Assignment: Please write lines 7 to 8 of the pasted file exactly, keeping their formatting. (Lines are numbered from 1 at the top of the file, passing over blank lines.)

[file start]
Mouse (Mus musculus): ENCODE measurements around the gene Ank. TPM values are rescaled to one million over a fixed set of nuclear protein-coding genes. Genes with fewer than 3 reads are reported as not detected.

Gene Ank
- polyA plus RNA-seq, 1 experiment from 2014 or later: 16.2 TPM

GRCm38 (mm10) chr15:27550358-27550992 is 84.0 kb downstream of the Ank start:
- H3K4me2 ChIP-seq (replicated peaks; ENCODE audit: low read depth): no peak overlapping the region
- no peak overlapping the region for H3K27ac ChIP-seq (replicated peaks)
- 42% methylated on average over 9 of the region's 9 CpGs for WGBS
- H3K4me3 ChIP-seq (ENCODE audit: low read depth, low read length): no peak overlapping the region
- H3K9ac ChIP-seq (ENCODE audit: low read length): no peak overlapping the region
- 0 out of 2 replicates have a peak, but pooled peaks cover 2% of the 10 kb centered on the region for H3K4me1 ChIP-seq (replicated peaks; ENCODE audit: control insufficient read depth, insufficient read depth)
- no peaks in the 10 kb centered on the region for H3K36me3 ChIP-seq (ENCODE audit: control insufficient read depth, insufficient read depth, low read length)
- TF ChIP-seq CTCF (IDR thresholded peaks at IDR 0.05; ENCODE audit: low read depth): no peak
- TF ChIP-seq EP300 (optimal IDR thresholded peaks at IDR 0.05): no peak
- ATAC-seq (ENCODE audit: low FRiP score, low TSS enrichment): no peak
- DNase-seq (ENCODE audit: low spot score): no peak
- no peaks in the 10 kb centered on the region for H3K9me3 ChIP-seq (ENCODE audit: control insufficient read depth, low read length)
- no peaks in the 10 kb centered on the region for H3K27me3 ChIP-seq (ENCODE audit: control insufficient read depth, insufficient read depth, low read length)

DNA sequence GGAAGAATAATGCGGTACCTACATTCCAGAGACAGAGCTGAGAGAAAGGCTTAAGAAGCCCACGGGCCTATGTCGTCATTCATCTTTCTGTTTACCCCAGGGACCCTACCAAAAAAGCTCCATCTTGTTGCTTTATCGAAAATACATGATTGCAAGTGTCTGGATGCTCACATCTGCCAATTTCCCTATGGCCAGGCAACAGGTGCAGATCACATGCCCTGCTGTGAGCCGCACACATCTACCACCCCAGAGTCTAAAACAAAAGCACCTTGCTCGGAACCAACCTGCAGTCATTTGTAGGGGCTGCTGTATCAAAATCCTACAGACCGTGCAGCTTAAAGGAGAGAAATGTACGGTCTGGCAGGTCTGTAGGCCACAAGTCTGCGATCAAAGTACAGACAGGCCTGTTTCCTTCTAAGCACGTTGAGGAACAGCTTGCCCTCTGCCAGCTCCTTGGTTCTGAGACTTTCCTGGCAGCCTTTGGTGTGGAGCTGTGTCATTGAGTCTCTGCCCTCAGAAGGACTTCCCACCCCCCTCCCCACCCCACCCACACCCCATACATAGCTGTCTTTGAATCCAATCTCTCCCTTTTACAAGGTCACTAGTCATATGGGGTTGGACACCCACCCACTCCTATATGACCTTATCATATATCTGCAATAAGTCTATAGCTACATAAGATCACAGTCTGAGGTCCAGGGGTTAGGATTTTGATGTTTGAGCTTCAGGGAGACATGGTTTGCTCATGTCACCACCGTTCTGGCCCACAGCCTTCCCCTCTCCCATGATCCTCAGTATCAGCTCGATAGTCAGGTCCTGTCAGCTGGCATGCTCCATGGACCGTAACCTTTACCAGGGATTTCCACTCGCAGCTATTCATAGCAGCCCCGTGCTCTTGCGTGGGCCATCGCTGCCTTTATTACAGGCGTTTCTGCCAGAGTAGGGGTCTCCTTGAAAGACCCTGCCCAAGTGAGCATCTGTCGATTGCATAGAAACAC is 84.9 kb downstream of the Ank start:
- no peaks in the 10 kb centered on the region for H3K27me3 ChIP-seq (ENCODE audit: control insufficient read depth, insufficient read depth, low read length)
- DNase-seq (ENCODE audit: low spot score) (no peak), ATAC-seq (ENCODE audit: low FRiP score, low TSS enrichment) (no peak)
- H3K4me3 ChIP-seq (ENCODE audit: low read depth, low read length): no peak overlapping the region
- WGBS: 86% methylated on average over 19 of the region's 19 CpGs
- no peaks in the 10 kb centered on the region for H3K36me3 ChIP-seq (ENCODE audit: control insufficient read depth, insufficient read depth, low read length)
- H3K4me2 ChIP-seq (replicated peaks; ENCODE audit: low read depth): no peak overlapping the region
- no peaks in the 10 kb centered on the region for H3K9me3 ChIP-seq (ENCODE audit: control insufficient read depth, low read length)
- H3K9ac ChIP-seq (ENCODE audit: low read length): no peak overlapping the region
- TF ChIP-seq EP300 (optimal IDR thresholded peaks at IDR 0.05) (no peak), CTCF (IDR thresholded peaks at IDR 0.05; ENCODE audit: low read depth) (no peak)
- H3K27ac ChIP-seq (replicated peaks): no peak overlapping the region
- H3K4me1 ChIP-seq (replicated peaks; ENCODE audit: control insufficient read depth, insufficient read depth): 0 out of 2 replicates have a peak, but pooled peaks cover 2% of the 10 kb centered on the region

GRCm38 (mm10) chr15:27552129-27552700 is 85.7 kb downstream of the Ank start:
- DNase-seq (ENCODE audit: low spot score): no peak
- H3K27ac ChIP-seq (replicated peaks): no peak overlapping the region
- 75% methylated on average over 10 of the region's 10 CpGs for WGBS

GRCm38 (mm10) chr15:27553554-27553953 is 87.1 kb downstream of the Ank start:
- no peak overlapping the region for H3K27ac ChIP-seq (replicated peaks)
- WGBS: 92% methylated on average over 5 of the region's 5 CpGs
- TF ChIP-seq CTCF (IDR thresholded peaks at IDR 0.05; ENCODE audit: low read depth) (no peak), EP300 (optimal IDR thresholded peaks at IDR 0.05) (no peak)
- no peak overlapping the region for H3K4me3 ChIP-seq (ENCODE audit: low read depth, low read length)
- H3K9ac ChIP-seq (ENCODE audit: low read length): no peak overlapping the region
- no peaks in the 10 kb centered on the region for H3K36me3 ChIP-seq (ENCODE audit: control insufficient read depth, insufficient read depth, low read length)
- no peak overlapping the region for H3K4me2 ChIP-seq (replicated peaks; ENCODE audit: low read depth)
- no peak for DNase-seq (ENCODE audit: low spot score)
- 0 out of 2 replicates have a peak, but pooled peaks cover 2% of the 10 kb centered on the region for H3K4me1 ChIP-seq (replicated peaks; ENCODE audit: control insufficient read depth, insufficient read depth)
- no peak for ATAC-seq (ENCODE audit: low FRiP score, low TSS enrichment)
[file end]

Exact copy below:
- 42% methylated on average over 9 of the region's 9 CpGs for WGBS
- H3K4me3 ChIP-seq (ENCODE audit: low read depth, low read length): no peak overlapping the region